Do you remember a few years ago when there was a push to raise women's awareness of when fertility dwindles? I think it was an initiative from one of the reproductive endocrinologists' groups (maybe this one), frustrated by how many of their patients were heartbroken to discover, now that they were finally ready to start a family, that their eggs were pretty well cooked. Why have so many women been in the dark about this, thinking that age 40 was a fine time to embark on a first baby? I blame the media attention given to celebrity pregnancies, where it's seldom hinted that a woman in her 40s or 50s might have required assisted reproductive technology (ART).
Case in point: this week's news that actress Marcia Cross, age 44, is pregnant with her first child, quite soon after her wedding. Nowhere in the article does it mention fertility treatment. This gossip piece reports that she and her husband were seen leaving a fertility clinic, but Cross's publicist, of course, omitted any mention of ART.
It's possible Cross and her husband relied on IVF and perhaps donor eggs. But with all the media attention showered on famous 40-somethings who are pregnant—and the conspiracy of silence on ART—American women can easily get the message that fertility after 40 is quite unremarkable, just another natural, happy circumstance.
I recognize that everyone has a right to medical privacy, and that you don't necessarily want your child learning they came from donor gametes via a Google search. But time and time again, the media leaves out the details that remind people that the average woman is going to have infertility issues if she tries to get pregnant in her 40s.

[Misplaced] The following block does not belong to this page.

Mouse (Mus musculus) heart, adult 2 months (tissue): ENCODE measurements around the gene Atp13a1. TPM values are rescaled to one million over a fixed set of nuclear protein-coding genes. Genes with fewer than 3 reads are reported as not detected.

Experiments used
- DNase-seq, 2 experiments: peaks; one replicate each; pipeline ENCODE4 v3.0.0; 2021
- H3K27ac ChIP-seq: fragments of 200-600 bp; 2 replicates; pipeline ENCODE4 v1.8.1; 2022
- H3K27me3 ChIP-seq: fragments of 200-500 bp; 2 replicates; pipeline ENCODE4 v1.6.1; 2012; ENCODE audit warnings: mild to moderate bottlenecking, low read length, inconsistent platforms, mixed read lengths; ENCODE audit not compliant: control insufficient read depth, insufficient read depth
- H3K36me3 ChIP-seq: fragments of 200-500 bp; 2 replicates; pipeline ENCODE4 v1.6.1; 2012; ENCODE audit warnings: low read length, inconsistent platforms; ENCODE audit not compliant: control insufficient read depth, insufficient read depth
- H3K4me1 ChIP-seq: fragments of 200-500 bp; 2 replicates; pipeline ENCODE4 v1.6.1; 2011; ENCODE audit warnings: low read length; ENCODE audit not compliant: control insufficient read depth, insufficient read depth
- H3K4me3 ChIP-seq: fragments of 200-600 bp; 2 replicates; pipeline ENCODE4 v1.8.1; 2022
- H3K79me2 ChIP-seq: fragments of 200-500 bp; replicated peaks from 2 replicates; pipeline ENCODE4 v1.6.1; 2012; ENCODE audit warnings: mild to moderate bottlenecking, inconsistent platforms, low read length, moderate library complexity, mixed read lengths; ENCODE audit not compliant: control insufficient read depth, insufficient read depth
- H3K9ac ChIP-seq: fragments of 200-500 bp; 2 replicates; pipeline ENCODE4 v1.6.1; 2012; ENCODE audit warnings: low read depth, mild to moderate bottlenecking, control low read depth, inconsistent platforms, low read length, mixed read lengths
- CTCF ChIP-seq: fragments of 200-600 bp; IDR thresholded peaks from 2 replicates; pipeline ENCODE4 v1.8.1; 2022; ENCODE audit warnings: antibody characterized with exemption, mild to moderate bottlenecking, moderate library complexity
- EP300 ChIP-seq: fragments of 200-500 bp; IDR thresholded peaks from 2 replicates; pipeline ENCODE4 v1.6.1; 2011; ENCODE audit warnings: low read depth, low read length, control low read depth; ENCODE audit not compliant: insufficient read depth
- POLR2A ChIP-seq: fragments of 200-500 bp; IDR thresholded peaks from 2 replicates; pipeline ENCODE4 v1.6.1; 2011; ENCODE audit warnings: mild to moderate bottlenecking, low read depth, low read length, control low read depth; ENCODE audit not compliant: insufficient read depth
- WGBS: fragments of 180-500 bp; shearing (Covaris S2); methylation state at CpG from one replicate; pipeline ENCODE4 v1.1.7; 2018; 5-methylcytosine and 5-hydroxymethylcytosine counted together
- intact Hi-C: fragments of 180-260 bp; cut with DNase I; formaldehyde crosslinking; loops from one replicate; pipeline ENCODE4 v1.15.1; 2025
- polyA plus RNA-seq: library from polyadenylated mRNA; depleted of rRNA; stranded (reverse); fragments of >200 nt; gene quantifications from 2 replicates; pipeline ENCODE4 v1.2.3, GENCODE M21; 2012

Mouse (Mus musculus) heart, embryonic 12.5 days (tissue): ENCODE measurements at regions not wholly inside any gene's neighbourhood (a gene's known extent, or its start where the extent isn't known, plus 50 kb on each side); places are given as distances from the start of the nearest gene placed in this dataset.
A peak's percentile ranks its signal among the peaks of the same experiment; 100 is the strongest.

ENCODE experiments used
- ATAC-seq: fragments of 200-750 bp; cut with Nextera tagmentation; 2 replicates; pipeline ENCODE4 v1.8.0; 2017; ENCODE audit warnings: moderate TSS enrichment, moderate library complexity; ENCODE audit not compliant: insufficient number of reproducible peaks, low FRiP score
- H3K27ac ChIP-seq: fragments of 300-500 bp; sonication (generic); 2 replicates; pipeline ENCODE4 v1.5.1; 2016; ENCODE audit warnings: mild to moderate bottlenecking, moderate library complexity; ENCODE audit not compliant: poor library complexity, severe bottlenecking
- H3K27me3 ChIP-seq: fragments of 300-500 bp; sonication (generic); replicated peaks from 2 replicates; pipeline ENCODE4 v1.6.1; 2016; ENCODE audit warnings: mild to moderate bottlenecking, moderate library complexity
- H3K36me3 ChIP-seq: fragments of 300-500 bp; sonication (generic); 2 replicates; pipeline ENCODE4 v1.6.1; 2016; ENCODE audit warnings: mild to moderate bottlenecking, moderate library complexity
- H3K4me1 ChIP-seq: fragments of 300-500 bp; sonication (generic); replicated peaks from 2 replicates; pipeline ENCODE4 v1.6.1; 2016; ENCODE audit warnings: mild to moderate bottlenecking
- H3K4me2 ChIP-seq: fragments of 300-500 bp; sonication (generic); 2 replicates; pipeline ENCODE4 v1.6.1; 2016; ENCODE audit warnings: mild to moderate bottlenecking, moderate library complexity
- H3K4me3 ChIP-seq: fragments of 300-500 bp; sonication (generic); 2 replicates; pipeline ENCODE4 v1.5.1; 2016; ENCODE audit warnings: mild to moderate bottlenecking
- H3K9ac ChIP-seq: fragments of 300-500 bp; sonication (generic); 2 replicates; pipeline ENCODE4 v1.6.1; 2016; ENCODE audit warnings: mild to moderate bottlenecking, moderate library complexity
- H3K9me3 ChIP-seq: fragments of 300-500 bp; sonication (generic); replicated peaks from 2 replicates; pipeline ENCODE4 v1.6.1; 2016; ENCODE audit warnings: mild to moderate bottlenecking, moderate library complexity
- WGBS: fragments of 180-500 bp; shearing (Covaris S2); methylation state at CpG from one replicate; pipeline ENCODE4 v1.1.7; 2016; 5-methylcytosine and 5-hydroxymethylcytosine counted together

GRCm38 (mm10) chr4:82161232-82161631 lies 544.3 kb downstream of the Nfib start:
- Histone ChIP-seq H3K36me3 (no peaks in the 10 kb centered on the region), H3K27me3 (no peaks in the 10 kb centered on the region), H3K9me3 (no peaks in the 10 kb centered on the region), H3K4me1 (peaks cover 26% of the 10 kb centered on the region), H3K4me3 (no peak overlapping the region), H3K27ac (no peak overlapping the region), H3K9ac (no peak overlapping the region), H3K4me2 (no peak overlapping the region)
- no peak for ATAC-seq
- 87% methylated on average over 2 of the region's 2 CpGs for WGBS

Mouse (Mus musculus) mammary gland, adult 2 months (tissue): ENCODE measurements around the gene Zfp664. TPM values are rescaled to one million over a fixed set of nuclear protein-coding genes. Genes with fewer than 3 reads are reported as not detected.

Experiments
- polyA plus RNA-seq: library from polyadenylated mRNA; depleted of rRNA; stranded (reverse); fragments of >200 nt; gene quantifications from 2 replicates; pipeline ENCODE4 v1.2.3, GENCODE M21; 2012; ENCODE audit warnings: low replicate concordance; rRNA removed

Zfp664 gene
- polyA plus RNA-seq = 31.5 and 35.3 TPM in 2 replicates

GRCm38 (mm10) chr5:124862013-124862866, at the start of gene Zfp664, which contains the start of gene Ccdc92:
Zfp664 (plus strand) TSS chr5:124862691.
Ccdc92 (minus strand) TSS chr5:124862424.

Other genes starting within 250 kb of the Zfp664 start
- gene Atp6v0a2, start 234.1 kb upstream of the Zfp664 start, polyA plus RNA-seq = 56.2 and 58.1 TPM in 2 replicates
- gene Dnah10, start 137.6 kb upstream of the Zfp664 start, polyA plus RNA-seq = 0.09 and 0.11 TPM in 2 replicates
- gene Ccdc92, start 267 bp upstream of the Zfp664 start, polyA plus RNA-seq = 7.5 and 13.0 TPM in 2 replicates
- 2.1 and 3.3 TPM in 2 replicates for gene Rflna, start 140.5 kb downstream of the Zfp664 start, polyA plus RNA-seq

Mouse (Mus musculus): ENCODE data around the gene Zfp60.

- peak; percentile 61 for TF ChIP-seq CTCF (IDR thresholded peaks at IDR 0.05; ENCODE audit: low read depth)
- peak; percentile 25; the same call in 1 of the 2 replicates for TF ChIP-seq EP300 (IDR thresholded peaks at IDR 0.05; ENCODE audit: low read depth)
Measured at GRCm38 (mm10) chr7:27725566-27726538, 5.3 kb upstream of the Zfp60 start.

Jane Seymour gave birth to twins at age 45; at that time, I don't recall seeing a mention of IVF, although she has acknowledged it since then. But might she have used donor eggs? Could be. Cheryl Tiegs claims to have used her own eggs—at age 52!—and a gestational surrogate. (I concede it's possible that Tiegs was the 1-in-500 case with viable eggs at that age...) Geena Davis was in her mid-40s, and I've never seen any acknowledgment of ART in her case.
Last year, I blogged about Joan Lunden, who used a gestational surrogate twice, starting at age 49, and now has two sets of young twins. (That's in addition to three grown children from a prior marriage.) The pregnancies used Lunden's husband's sperm, but the Good Housekeeping article I blogged about delicately avoided using the words "egg" and "donor" (though an infertility-savvy reader could pick up the implication of donor eggs).
I don't begrudge affluent, famous, biologically middle-aged women the joys of pregnancy. I just wish that they didn't perpetuate the stigma of donor eggs, donor embryos, and gestational surrogacy by omitting their personal details, while simultaneously propagating the false impression that it's easy to get pregnant at that age. And I wish the media would be far more responsible in their reporting of these late-in-life pregnancies.